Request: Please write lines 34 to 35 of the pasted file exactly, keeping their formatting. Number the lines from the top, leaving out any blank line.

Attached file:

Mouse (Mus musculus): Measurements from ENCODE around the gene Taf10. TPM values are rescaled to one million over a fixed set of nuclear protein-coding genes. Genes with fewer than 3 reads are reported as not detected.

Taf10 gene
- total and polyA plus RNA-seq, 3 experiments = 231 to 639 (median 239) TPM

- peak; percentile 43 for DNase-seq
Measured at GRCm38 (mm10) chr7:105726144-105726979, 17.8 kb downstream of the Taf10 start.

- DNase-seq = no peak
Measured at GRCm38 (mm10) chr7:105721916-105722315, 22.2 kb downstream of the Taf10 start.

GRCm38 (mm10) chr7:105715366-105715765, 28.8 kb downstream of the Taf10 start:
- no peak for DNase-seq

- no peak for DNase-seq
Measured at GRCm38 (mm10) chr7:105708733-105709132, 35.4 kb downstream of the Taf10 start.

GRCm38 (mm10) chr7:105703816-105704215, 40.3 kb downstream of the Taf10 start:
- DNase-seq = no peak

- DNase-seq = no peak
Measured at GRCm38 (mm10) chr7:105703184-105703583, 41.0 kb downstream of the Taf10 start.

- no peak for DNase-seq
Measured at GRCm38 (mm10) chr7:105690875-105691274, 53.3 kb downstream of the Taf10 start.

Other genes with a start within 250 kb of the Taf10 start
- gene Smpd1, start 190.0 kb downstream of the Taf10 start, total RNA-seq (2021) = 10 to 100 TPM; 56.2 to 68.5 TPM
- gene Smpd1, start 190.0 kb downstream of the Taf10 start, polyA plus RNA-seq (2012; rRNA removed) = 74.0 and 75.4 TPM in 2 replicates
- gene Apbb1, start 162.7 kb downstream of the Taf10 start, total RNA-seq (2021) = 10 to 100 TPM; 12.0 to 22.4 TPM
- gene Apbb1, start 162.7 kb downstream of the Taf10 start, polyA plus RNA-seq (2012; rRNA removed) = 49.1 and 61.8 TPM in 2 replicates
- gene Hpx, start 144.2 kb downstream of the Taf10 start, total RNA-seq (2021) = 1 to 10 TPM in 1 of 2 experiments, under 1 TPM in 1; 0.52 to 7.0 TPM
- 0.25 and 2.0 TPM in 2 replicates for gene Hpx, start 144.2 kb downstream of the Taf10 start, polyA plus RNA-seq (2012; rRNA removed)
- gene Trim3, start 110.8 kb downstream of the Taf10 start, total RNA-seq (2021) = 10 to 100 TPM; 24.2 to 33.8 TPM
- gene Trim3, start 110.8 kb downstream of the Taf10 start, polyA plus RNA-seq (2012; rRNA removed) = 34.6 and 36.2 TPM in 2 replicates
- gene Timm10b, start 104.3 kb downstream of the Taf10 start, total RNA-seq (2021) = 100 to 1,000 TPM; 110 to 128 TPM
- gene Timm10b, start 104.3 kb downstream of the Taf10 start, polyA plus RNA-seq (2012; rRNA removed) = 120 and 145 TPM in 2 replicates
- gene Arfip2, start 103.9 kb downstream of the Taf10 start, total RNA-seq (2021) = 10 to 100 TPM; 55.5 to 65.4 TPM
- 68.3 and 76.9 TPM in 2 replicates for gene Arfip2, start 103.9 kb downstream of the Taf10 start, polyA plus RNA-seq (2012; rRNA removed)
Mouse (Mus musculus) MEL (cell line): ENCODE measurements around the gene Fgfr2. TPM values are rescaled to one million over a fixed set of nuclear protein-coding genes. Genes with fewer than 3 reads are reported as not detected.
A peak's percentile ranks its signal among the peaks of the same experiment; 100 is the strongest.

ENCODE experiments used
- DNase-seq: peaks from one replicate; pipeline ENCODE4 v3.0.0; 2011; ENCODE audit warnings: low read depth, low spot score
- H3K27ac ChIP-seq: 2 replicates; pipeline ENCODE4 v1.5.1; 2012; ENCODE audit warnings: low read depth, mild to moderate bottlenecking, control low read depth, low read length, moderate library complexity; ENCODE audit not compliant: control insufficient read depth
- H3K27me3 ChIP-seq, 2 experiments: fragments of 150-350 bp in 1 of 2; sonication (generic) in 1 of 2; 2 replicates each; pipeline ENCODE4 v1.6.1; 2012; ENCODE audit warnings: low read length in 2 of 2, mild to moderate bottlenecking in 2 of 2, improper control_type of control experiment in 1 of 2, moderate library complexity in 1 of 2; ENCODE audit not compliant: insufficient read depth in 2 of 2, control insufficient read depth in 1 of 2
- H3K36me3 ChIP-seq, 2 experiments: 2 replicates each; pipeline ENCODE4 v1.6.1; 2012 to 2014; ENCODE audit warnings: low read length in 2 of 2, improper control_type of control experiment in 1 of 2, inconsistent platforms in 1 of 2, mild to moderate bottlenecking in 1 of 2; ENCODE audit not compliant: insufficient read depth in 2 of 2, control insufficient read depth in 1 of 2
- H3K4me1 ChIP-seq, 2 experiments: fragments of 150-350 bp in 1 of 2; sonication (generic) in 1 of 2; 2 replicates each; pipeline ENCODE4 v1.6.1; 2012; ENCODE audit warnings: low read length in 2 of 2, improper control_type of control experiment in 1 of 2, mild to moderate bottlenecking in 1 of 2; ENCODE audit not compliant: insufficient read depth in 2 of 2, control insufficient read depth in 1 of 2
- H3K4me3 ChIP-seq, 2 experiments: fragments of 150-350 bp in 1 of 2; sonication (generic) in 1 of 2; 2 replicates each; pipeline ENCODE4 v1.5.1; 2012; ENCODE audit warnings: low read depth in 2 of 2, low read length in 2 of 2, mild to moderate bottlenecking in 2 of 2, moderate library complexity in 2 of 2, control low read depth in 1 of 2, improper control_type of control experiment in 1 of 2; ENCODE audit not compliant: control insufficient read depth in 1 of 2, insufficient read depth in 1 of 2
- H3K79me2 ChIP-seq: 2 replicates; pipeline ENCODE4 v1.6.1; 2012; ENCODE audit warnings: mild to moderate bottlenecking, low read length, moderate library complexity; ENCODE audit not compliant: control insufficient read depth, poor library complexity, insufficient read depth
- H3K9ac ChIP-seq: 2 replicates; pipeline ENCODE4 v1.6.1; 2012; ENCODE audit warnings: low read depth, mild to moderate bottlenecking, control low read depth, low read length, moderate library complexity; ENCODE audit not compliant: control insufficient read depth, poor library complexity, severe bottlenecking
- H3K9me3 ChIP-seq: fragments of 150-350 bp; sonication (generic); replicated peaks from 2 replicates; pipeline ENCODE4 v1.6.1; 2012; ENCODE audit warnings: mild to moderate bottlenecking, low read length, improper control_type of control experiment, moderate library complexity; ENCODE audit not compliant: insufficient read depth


- DNase-seq: peaks from one replicate; pipeline ENCODE4 v3.0.0; 2011; ENCODE audit warnings: low read depth, low spot score
- H3K27ac ChIP-seq: 2 replicates; pipeline ENCODE4 v1.5.1; 2012; ENCODE audit warnings: low read depth, mild to moderate bottlenecking, control low read depth, low read length, moderate library complexity; ENCODE audit not compliant: control insufficient read depth